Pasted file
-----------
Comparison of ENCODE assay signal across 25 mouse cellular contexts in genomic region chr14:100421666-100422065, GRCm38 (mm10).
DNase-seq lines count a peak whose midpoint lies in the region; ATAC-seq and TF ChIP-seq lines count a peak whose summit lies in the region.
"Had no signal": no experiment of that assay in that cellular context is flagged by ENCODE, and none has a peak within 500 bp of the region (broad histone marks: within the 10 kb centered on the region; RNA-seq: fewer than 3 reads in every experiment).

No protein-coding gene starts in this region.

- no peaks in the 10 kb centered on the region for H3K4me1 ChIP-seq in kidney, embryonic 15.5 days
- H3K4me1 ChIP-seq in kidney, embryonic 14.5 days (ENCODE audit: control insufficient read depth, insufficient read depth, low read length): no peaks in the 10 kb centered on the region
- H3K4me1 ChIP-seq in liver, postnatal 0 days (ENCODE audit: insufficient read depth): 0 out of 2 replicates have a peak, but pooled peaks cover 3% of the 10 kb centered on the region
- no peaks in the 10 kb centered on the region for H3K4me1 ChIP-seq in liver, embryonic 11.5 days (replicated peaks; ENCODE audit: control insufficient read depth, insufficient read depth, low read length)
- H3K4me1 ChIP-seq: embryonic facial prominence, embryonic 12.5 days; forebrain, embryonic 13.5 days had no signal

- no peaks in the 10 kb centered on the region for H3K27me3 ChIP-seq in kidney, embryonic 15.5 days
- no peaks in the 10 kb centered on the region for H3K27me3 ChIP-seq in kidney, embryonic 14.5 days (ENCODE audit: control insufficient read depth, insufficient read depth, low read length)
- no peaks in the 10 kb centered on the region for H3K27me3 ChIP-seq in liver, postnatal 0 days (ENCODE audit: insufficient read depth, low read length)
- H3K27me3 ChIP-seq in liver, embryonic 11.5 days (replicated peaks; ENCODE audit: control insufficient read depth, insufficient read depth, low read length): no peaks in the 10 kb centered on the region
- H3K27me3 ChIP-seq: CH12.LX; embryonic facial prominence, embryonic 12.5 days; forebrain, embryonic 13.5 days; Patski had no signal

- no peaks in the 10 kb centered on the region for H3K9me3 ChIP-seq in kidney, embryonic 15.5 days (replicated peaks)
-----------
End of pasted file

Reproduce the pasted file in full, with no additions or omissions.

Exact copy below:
Comparison of ENCODE assay signal across 25 mouse cellular contexts in genomic region chr14:100421666-100422065, GRCm38 (mm10).
DNase-seq lines count a peak whose midpoint lies in the region; ATAC-seq and TF ChIP-seq lines count a peak whose summit lies in the region.
"Had no signal": no experiment of that assay in that cellular context is flagged by ENCODE, and none has a peak within 500 bp of the region (broad histone marks: within the 10 kb centered on the region; RNA-seq: fewer than 3 reads in every experiment).

No protein-coding gene starts in this region.

- no peaks in the 10 kb centered on the region for H3K4me1 ChIP-seq in kidney, embryonic 15.5 days
- H3K4me1 ChIP-seq in kidney, embryonic 14.5 days (ENCODE audit: control insufficient read depth, insufficient read depth, low read length): no peaks in the 10 kb centered on the region
- H3K4me1 ChIP-seq in liver, postnatal 0 days (ENCODE audit: insufficient read depth): 0 out of 2 replicates have a peak, but pooled peaks cover 3% of the 10 kb centered on the region
- no peaks in the 10 kb centered on the region for H3K4me1 ChIP-seq in liver, embryonic 11.5 days (replicated peaks; ENCODE audit: control insufficient read depth, insufficient read depth, low read length)
- H3K4me1 ChIP-seq: embryonic facial prominence, embryonic 12.5 days; forebrain, embryonic 13.5 days had no signal

- no peaks in the 10 kb centered on the region for H3K27me3 ChIP-seq in kidney, embryonic 15.5 days
- no peaks in the 10 kb centered on the region for H3K27me3 ChIP-seq in kidney, embryonic 14.5 days (ENCODE audit: control insufficient read depth, insufficient read depth, low read length)
- no peaks in the 10 kb centered on the region for H3K27me3 ChIP-seq in liver, postnatal 0 days (ENCODE audit: insufficient read depth, low read length)
- H3K27me3 ChIP-seq in liver, embryonic 11.5 days (replicated peaks; ENCODE audit: control insufficient read depth, insufficient read depth, low read length): no peaks in the 10 kb centered on the region
- H3K27me3 ChIP-seq: CH12.LX; embryonic facial prominence, embryonic 12.5 days; forebrain, embryonic 13.5 days; Patski had no signal

- no peaks in the 10 kb centered on the region for H3K9me3 ChIP-seq in kidney, embryonic 15.5 days (replicated peaks)